The hopper 15 has a gate mechanism 20 mounted thereon at the discharge opening 17 so that the discharge of hydrated concrete mixture from the hopper 15 can be selectively controlled. The discharge opening 17 is subdivided into multiple ports 21 and the gate mechanism 20 includes a control gate 22 mounted at each port 21 to be operated independently from each other control gate 22 mounted on the hopper 15. As best seen in FIGS. 11 and 12, each control gate 22 includes a door 23 pivotally mounted on a pivot rod 24 carried by the hopper 15 and a hydraulic actuator mounted on the outside of the hopper 15 and connected to the door 23 to cause pivotal movement thereof in response to extension and contraction of the hydraulic actuator 25. The number, spacing and sizes of the control gates 22 can be configured to the typical pre-cast foundation wall panel that is made during the manufacturing process. As depicted in the drawings, the preferred embodiment is to provide 9 control gates 22 spanning the transverse width of the hopper 15.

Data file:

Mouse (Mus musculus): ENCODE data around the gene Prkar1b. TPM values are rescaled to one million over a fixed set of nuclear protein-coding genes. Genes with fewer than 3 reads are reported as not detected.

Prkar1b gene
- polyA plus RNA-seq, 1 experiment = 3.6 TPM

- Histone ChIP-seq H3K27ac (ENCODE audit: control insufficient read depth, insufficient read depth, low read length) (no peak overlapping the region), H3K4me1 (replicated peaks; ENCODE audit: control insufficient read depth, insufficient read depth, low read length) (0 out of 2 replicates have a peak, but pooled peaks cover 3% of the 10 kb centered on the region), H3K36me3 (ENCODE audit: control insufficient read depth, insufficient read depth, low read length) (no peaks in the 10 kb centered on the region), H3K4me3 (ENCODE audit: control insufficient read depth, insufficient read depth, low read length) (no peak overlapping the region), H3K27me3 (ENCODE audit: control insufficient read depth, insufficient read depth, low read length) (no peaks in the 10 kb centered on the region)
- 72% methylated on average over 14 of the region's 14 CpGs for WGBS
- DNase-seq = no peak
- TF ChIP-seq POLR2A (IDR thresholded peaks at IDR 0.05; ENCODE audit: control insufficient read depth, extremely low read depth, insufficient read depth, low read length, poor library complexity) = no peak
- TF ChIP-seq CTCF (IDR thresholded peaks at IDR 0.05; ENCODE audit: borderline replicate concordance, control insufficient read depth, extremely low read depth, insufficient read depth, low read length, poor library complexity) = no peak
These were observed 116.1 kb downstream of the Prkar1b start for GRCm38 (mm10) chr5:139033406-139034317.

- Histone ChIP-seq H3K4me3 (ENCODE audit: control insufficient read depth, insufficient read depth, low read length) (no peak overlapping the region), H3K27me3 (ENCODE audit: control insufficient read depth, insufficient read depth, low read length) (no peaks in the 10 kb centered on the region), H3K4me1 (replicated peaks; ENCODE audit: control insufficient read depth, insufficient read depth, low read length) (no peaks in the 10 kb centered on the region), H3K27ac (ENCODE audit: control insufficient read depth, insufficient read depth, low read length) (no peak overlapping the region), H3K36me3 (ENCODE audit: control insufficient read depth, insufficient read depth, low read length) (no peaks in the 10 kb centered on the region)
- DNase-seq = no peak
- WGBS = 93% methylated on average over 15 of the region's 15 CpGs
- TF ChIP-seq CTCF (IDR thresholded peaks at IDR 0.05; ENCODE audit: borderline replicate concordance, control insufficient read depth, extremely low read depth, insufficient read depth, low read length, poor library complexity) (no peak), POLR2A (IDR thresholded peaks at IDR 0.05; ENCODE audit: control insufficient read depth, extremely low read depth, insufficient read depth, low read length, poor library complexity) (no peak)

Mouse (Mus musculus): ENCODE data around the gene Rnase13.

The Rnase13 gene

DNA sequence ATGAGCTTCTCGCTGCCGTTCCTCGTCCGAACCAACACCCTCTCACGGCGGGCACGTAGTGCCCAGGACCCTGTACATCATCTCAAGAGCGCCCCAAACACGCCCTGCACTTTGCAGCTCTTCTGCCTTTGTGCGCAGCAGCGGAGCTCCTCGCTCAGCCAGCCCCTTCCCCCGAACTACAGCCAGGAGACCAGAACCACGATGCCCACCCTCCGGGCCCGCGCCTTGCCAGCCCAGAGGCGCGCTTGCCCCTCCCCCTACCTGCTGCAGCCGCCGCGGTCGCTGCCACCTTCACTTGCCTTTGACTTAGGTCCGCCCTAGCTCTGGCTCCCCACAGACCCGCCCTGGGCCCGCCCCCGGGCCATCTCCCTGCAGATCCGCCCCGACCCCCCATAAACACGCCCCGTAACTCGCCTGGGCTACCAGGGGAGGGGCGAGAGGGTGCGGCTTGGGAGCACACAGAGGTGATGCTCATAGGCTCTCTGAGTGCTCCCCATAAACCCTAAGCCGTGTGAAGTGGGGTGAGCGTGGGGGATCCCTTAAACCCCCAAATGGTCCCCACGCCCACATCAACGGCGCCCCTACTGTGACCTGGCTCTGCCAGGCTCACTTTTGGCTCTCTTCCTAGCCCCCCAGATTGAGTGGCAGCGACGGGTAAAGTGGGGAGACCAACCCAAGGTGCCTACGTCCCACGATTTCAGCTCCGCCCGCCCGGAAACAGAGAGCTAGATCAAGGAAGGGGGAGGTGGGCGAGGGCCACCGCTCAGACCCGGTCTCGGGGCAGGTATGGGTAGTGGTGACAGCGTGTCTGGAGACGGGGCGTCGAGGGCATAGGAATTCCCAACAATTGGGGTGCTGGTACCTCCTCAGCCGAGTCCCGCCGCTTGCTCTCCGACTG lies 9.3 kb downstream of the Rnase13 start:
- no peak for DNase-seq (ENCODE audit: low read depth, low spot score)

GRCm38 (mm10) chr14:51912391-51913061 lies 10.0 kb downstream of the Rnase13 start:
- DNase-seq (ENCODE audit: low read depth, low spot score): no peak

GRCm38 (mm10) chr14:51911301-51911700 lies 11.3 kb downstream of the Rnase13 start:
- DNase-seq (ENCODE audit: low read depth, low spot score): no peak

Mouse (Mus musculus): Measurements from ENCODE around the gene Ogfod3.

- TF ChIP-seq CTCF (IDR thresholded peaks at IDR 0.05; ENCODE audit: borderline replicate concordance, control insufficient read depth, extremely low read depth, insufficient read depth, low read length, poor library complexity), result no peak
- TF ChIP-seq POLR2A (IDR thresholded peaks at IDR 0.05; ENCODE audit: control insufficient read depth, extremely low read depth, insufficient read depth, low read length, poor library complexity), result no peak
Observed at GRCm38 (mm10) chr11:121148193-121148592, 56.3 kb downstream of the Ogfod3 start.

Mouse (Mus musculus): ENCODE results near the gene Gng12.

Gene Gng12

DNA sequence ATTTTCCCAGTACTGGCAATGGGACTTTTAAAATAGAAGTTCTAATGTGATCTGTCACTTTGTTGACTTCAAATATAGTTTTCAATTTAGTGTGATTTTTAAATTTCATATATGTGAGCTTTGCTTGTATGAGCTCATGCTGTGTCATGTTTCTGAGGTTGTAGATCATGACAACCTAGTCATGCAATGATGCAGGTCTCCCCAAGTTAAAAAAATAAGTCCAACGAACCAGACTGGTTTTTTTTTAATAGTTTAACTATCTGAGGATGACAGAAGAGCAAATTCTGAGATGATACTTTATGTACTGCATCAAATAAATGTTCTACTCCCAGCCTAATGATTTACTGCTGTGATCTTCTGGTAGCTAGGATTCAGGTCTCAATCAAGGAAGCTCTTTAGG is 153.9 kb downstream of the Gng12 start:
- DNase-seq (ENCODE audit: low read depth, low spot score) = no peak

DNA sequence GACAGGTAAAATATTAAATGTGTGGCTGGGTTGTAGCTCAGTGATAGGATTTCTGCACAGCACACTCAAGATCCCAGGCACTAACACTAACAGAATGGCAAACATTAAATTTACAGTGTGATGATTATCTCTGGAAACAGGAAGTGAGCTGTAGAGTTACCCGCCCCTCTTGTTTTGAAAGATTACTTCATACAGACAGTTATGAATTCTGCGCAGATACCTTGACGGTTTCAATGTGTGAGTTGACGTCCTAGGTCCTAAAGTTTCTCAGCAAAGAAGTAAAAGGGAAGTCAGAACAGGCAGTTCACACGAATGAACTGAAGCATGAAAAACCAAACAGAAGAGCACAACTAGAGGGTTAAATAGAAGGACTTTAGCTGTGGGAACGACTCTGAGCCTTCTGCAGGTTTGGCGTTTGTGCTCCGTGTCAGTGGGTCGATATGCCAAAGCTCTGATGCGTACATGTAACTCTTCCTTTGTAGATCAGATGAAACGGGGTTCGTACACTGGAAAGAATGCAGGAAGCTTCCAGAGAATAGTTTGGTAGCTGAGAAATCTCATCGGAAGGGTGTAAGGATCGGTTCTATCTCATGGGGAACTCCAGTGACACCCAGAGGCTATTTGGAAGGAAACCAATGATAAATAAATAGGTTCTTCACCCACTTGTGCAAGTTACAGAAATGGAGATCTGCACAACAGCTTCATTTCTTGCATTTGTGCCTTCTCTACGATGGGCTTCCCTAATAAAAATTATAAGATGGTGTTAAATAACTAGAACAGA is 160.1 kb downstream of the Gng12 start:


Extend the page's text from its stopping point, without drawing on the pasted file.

Extending forwardly from the transverse ends of the hopper 15 are form vibrators 27 that are positioned to engaged the top and bottom form members, respectively, and transfer thereto a vibratory motion. Preferably, each of the vibrators 27 is extended forwardly of the discharge opening 17 by an arm 28. The purpose of the form vibrators 27 is to induce vibration into the wall panel form to induce air trapped in the concrete mixture being dispensed from the hopper 15 to be released and to slump the concrete mixture within the wall panel form to evenly distribute the hydrated concrete mixtures throughout the confines of the form.